Spending billions in U.S. may be good move for Samsung
Over the past few days, foreign news outlets have reported that Samsung Electronics will be investing billions of dollars to expand chip production facilities in the United States. While the Korean tech giant remains silent, chip experts generally view the move as timely considering the market situation, but also risky, considering the costs involved.
On Friday, Bloomberg reported that Samsung is considering spending at least $10 billion to build a state-of-the-art chip factory. The same day, the Wall Street Journal suggested a bigger figure of “as much as $17 billion” to establish chip-making facilities in Arizona, Texas or New York.
According to both articles, Samsung’s aim is to begin operations of its new U.S. chip facility as early as 2022 or 2023.
In the past few days, Samsung has been cautious in responding to these accounts — refusing to confirm details but not denying them either.
“There has been no decision made — neither on the volume or schedule of the investment nor whether this U.S. investment will actually take place,” said a Samsung Electronics spokesman.
The Korean chipmaker currently has two semiconductor production sites outside Korea: in Xian, China, and Austin, Texas.
According to Texas media reports and government documents, Samsung acquired additional land next to its Austin site in October and requested the city government approve rezoning that would enable industrial use of the site. The Samsung spokesman, however, added “this does not mean immediate plans to expand capacity, as land acquisitions and rezoning requests frequently take place to prepare for future businesses.”
Wherever this rumored plant is built, chip experts say expanding production facilities in the United States makes perfect sense.
As state-of-the-art technology like 5G, artificial intelligence, cloud computing and autonomous driving are adopted across many industries, even those outside the traditional realm of IT firms, the chip market is down for another “supercycle” of high demand.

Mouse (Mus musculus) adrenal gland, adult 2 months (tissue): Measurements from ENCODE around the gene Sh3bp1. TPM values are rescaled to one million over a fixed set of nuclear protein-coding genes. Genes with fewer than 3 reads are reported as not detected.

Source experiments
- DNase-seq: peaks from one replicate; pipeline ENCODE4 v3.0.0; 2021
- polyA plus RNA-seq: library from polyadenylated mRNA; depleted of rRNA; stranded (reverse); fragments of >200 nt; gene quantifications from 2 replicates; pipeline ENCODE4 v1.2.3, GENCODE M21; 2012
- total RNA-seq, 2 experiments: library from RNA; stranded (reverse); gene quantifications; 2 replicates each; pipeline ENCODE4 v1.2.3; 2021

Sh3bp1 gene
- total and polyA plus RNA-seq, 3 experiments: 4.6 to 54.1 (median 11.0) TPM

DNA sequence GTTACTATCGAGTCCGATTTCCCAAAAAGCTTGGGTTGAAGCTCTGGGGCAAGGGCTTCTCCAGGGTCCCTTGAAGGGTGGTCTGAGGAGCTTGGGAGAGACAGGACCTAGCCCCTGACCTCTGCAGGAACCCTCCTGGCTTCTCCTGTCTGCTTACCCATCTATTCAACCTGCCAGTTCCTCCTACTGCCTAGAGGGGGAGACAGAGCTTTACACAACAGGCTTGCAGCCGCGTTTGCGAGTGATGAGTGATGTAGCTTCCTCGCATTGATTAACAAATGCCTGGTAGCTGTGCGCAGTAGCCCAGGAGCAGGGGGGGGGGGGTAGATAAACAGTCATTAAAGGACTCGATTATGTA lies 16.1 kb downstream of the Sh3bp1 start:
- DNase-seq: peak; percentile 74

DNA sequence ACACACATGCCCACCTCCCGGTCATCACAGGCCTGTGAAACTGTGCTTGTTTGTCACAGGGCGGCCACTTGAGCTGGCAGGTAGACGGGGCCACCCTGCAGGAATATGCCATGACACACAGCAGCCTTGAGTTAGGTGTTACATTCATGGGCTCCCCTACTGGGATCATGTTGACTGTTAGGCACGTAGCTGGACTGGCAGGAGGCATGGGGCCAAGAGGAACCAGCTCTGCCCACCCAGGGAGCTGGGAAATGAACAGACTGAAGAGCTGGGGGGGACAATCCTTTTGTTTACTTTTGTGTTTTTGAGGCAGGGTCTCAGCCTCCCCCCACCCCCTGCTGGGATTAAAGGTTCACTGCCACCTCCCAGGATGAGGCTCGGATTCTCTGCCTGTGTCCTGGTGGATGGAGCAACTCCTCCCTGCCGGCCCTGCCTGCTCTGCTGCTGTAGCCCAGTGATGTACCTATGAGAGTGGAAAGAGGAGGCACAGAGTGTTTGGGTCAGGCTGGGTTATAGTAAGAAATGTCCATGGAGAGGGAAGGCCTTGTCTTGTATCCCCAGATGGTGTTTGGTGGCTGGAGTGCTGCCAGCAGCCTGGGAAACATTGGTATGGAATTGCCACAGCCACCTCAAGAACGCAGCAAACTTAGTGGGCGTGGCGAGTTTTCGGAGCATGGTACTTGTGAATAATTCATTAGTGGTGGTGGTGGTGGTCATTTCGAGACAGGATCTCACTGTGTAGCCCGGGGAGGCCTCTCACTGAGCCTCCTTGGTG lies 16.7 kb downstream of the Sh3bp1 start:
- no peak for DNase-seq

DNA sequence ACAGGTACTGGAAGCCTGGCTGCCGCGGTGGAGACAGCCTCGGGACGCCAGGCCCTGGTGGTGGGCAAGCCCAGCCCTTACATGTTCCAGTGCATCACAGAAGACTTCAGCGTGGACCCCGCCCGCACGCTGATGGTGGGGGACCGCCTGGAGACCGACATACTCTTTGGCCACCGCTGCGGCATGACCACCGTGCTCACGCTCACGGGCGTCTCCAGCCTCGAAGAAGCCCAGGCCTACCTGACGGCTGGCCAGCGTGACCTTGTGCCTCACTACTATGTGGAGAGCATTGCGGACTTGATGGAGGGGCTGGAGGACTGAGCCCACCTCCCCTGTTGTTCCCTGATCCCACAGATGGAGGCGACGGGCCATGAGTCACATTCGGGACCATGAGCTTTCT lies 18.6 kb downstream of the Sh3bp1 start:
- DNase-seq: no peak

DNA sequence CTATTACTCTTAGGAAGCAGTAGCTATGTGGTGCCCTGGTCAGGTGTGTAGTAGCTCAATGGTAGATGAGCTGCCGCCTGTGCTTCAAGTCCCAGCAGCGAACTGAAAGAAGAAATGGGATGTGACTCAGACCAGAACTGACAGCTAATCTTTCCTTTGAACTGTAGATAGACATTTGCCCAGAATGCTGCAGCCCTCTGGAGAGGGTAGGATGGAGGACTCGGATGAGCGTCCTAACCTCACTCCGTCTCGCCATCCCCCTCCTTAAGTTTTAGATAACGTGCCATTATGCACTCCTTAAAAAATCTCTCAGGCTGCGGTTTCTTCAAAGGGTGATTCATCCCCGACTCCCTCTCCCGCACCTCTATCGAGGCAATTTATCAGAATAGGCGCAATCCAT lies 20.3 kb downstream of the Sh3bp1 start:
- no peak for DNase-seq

As such, Samsung has been ramping up efforts to strengthen its foothold in logic chips — like graphic cards and central processing units — and foundry.
World foundry leader Taiwan Semiconductor Manufacturing Company (TSMC) also announced plans last year to invest a maximum $28 billion in U.S. chip facilities by 2030.
“Samsung Electronics and Taiwan’s TSMC are the two dominating pillars in the world foundry business — and they each have their own share of risks,” said Prof. Lee Jong-ho of electrical and computer engineering at Seoul National University and head of the school’s inter-university Semiconductor Research Center.
”Samsung has risks tied to North Korea while TSMC has China, which is currently embroiled in a trade war with the United States,” Lee added. “Having chip facilities inside the country is a big task for the United States as well, in terms of ensuring a stable supply of Intel, Nvidia, Qualcomm’s AI chips and accelerated processing units.”
Last week, Intel’s new CEO Pat Gelsinger hinted the company would likely “expand use of external foundries” for certain products. While the chief executive made it clear that most of the company’s CPUs will be produced in-house for a while, the comment on outsourcing was notable considering Intel’s decades-long history of manufacturing its own chips.
TSMC and Samsung are the only companies that have technology to produce chips narrower than Intel’s 7-nanometer products.